Thomas Foundation: Scholarships for second chances

Susan Thomas to speak here Friday

 

By Sarah Pridgeon

The Craig and Susan Thomas Foundation believe in second chances. Created to combine the treasured memory of a senator who inspired young people with the work of an educator who championed children with special needs for almost 40 years, the foundation offers scholarships and mentoring to those who yearn to further their education.

Susan Thomas will be speaking to the teachers, counselors and principals of both Bearlodge and Sundance High schools this week, hoping to spread the word of the assistance that the foundation – and she herself – can offer.

“Our scholarships can be for anyone who has really struggled in life, be that with school, social issues, financial or something else,” she explains. “We have helped homeless people, those who graduated high school with a one-point GPA, people who have been in trouble with the law. There are so many young learners out there who have trouble with so many different things.”

A non-profit, charitable organization, the foundation was created to provide opportunities to high school graduates and GED recipients who don’t qualify for Hathaway Scholarships, struggled in school and want to further their education after they graduate.

“This is a second chance for anyone, not just for those of school age,” Thomas adds. “We can help with re-training if someone has been out of the workforce for a while, too.”

A scholarship from the foundation includes personal mentoring from Susan Thomas herself.

“Mentoring is the main component of the scholarship, which is what sets us apart,” she says. “I go around the state and mentor every one of the kids we award scholarships to. I taught for 36 years and now my classroom is the whole state.”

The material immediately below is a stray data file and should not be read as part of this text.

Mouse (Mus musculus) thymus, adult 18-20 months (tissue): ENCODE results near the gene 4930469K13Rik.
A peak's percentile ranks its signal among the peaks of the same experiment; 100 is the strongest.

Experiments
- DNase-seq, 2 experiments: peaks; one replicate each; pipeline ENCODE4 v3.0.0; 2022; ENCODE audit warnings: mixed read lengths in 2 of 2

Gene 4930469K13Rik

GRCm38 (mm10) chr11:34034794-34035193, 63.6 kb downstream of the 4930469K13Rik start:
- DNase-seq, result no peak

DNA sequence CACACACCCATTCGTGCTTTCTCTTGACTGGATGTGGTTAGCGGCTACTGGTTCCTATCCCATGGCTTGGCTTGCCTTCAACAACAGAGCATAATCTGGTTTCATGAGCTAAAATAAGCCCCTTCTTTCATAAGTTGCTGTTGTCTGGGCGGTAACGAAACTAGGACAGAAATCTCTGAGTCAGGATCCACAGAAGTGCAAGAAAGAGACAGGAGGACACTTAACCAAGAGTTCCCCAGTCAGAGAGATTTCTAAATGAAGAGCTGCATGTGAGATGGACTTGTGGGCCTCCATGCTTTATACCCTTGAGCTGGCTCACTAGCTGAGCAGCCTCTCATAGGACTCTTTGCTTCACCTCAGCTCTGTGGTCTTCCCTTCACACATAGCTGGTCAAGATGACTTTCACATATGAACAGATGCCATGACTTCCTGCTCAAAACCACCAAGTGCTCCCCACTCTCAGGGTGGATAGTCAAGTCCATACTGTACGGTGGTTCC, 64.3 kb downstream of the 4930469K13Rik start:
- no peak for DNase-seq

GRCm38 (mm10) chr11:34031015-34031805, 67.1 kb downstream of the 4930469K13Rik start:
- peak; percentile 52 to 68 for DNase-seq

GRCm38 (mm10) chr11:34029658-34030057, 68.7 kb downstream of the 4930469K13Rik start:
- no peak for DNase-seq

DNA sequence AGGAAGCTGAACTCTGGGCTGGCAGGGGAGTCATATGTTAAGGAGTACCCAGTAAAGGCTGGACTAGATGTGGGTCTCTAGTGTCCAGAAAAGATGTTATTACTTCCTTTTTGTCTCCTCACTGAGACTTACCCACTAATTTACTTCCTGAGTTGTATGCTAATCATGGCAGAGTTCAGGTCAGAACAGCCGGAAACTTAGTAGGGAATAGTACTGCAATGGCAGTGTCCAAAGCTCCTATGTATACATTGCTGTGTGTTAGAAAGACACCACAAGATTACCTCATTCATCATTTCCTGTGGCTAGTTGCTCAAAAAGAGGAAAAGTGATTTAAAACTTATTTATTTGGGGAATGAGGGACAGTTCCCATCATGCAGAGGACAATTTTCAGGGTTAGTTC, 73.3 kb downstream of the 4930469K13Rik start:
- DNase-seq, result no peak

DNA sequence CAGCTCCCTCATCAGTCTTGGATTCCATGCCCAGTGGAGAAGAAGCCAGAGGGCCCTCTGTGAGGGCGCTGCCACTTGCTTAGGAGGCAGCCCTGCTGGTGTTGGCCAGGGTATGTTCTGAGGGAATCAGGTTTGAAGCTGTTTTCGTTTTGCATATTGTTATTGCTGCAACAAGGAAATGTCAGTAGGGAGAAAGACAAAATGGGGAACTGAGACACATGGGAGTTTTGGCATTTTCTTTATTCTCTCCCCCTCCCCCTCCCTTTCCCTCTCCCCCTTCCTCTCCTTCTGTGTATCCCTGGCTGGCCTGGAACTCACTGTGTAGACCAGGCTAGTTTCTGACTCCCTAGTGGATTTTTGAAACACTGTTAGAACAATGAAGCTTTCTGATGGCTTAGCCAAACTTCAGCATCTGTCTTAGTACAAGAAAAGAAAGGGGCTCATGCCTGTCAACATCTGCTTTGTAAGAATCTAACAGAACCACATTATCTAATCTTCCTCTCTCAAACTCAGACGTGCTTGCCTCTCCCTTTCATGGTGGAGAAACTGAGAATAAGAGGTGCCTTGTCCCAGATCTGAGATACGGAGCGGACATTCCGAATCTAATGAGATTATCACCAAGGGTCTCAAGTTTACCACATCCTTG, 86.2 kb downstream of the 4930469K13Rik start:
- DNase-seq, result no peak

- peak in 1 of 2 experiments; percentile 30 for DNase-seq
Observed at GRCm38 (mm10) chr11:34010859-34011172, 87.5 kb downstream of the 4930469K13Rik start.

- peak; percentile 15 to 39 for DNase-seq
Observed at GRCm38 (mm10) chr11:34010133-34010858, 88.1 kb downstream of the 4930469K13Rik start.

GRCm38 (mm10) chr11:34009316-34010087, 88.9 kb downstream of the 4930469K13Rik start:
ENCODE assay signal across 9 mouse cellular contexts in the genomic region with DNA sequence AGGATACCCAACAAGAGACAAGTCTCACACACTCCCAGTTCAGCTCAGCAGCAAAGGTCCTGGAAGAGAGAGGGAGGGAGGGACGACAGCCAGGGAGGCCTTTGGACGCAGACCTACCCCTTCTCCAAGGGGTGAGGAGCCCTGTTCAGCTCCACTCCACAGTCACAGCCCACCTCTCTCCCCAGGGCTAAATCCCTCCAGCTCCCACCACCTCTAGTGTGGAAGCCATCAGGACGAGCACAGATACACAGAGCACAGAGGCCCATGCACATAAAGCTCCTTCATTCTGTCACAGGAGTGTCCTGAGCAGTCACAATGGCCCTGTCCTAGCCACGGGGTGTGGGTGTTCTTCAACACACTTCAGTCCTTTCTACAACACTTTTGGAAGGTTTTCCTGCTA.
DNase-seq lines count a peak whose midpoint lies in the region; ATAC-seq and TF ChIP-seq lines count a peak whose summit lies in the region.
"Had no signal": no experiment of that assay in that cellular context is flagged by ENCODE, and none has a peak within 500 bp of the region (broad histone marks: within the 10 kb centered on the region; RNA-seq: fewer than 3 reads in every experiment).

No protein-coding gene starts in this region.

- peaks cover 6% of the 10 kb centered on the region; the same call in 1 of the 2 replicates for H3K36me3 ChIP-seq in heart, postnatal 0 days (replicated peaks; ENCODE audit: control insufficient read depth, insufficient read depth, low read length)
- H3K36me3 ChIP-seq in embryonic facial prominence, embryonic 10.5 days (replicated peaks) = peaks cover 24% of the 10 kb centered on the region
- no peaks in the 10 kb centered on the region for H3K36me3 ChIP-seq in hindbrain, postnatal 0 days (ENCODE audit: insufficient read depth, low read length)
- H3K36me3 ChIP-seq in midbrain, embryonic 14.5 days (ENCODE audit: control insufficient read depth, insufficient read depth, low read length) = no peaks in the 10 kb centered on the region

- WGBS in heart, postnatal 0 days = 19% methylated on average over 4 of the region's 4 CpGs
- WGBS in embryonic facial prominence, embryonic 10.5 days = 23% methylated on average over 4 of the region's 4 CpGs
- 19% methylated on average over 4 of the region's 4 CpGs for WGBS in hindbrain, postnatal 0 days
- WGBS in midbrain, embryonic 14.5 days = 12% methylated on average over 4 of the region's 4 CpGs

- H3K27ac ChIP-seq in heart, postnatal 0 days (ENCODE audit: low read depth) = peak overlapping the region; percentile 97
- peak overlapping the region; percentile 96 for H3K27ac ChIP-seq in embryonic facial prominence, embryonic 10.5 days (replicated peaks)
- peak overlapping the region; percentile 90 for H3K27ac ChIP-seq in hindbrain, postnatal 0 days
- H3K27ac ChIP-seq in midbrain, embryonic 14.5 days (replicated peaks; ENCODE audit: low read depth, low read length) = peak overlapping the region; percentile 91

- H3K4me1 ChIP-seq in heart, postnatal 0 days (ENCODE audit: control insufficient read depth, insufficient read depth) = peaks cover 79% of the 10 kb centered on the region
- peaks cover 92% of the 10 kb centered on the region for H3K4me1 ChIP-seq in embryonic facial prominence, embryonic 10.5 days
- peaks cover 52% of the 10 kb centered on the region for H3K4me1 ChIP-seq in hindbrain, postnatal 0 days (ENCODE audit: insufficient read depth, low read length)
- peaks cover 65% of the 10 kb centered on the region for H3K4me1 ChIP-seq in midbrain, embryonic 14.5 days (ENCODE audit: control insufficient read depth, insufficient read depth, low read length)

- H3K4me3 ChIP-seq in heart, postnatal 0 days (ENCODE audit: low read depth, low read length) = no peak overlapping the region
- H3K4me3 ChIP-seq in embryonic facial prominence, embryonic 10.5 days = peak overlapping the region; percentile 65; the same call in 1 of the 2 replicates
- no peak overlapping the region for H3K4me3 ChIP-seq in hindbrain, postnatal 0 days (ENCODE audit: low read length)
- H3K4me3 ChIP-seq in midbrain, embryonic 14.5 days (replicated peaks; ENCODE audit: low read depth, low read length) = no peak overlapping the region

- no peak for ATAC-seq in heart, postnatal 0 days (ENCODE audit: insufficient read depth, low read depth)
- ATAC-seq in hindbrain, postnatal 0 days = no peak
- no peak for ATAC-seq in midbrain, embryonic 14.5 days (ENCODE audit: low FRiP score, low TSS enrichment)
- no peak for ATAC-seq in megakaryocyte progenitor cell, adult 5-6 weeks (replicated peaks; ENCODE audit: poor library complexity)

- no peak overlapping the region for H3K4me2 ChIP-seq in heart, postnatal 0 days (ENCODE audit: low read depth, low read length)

Thomas’s mentoring begins the moment that a scholarship is awarded and continues throughout the student’s studies. She is each student’s first and main contact and remains in touch constantly via phone, email, letter and text message, as well as through personal visits.

“These students are not just getting money, I’m also going to walk them through the college process,” she says. “It’s so important that they have someone they can always count on. There are many, many miles on my Explorer.”

A total of 14 scholarships are available each semester; the number of slots that open up as a semester begins depends both on how many scholarship students graduate and the track record built by the ones still learning. Building a track record, says Thomas, is an important part of the process: students must go to classes, show up for meetings and generally apply themselves to their studies.

“I champion these people,” says Thomas. “It’s scary to go out into a world that you’ve never quite been able to succeed in.”

Thomas, who was raised in Johnson County and has spent the last four decades advocating for the rights of children with special needs, established the foundation to honor the work her husband, Craig Thomas, did for Wyoming during his time as United States Senator, as well as to help those young people who need extra assistance to learn a profession or trade.

“Craig loved young people,” she says. “He would go to all the schools, at every grade level, because he thought it part of his job to provide leadership and inspiration to young people.”

When he passed away, she chose to keep his legacy alive by combining the couple’s passions. With the help of two part-time staff in Cheyenne and Casper, she raised the funds to create the foundation and put the scholarship program together.

“There are actually three components to what we do,” she says. “As well as the mentoring, we also award small grants to groups that think like we do and we have an annual Leadership Award for people who go that extra mile to nurture young learners. People are nominated for the award by their peers.”

The basic criteria to qualify for a scholarship include a high school diploma, GED or eligibility for the school or program for which a student is applying; to be a Wyoming and U.S. citizen; to not be receiving a Hathaway Scholarship; and to be attending a Wyoming school or program.

“Just go to the website,” Thomas concludes, explaining how to apply for a Craig and scholarship. “This is a good time to do it, because applications for next fall are due on May 1. Just print off an application, fill it in by hand and send it in.”

Susan Thomas will be in Sundance on March 8, at 8:30 a.m. at Bearlodge High School and 9:45 at Sundance High School; all teachers, counselors and principals are welcome. To learn more about the foundation’s scholarships and grants or to nominate a peer for next year’s Leadership Award, visit www.thomas-foundation.com